But four more years were to elapse before the central figure was ready to be placed under its starry canopy. It was designed by Mr. Foley, though in one particular the sculptor’s freedom was restricted by Mr. Scott. “I have chosen the sitting posture,” Mr. Scott said, “as best conveying the idea of dignity befitting a royal personage.” Mr. Foley ably carried out the conception of his principal. “In the attitude and expression,” he said, “the aim has been, with the individuality of portraiture, to embody rank, character, and enlightenment, and to convey a sense of that responsive intelligence indicating an active, rather than a passive, interest in those pursuits of civilisation illustrated in the surrounding figures, groups, and relievos... To identify the figure with one of the most memorable undertakings of the public life of the Prince—the International Exhibition of 1851—a catalogue of the works collected in that first gathering of the industry of all nations, is placed in the right hand.” The statue was of bronze gilt and weighed nearly ten tons. It was rightly supposed that the simple word “Albert,” cast on the base, would be a sufficient means of identification.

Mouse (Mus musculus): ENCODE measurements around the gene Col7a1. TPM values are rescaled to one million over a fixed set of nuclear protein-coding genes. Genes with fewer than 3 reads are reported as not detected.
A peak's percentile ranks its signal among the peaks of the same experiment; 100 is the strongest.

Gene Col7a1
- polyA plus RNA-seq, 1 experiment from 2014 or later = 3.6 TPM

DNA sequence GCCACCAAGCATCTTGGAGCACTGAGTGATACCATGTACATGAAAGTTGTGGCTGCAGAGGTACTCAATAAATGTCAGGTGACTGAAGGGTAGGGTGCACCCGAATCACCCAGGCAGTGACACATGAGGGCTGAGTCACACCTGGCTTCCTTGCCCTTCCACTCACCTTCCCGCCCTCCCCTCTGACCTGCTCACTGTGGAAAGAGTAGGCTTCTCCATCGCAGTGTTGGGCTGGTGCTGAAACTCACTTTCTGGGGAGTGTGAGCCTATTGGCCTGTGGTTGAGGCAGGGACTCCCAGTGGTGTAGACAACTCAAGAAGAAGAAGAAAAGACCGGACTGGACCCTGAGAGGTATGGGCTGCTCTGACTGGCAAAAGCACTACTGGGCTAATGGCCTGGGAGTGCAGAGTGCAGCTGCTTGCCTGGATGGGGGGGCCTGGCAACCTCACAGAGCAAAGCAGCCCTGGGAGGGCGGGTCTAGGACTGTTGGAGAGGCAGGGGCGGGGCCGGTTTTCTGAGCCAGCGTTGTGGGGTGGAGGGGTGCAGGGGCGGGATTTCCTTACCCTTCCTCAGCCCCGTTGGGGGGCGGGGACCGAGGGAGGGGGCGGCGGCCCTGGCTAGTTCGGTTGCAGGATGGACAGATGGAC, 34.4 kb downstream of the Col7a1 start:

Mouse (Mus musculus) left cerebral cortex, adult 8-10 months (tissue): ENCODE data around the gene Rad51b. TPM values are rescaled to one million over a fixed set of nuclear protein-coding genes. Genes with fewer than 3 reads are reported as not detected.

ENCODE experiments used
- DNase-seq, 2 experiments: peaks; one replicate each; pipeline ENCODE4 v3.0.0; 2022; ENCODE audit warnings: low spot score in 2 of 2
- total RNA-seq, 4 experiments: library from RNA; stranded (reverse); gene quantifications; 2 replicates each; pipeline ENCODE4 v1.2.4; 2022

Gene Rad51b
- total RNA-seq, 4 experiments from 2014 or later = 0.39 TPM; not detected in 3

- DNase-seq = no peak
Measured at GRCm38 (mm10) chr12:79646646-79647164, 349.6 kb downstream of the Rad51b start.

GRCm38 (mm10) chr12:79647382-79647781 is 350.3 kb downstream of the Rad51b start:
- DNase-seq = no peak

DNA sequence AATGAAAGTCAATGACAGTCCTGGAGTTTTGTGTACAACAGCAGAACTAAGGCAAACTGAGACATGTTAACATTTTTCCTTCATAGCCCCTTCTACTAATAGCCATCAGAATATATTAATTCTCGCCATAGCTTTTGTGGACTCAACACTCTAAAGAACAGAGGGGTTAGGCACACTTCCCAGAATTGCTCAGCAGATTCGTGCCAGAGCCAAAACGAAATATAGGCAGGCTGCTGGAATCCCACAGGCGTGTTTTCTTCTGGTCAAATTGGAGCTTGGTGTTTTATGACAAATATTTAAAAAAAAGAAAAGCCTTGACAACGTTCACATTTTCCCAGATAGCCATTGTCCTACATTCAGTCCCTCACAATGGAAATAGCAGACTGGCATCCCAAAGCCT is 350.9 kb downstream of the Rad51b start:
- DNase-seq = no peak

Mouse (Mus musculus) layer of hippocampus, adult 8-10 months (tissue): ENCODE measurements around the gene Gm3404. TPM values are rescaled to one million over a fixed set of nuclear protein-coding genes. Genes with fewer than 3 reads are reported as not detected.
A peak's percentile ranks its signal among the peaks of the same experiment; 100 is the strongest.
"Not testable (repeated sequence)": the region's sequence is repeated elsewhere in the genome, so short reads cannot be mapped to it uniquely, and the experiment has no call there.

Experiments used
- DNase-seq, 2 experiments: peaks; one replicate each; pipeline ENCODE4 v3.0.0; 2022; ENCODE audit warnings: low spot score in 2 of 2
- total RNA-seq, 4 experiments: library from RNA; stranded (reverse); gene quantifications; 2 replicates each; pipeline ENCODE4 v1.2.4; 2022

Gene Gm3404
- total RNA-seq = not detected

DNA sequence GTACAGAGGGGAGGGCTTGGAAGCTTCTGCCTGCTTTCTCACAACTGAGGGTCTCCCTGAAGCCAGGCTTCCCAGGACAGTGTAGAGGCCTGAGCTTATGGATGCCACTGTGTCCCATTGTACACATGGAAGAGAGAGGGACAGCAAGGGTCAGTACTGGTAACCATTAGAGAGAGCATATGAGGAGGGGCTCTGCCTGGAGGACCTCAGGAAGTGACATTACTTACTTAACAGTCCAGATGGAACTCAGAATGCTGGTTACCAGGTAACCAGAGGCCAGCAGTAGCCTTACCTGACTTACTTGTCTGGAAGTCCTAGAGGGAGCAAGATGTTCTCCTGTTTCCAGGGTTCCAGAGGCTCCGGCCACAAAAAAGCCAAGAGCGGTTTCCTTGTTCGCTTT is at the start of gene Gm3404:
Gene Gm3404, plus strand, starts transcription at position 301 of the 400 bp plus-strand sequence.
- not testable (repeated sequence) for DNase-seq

Lord Palmerston’s laugh—a queer metallic “Ha! ha! ha!” with reverberations in it from the days of Pitt and the Congress of Vienna—was heard no more in Piccadilly; Lord John Russell dwindled into senility; Lord Derby tottered from the stage. A new scene opened; and new protagonists—Mr. Gladstone and Mr. Disraeli—struggled together in the limelight. Victoria, from her post of vantage, watched these developments with that passionate and personal interest which she invariably imported into politics. Her prepossessions were of an unexpected kind. Mr. Gladstone had been the disciple of her revered Peel, and had won the approval of Albert; Mr. Disraeli had hounded Sir Robert to his fall with hideous virulence, and the Prince had pronounced that he “had not one single element of a gentleman in his composition.” Yet she regarded Mr. Gladstone with a distrust and dislike which steadily deepened, while upon his rival she lavished an abundance of confidence, esteem, and affection such as Lord Melbourne himself had hardly known.
Her attitude towards the Tory Minister had suddenly changed when she found that he alone among public men had divined her feelings at Albert’s death. Of the others she might have said “they pity me and not my grief;” but Mr. Disraeli had understood; and all his condolences had taken the form of reverential eulogies of the departed. The Queen declared that he was “the only person who appreciated the Prince.” She began to show him special favour; gave him and his wife two of the coveted seats in St. George’s Chapel at the Prince of Wales’s wedding, and invited him to stay a night at Windsor.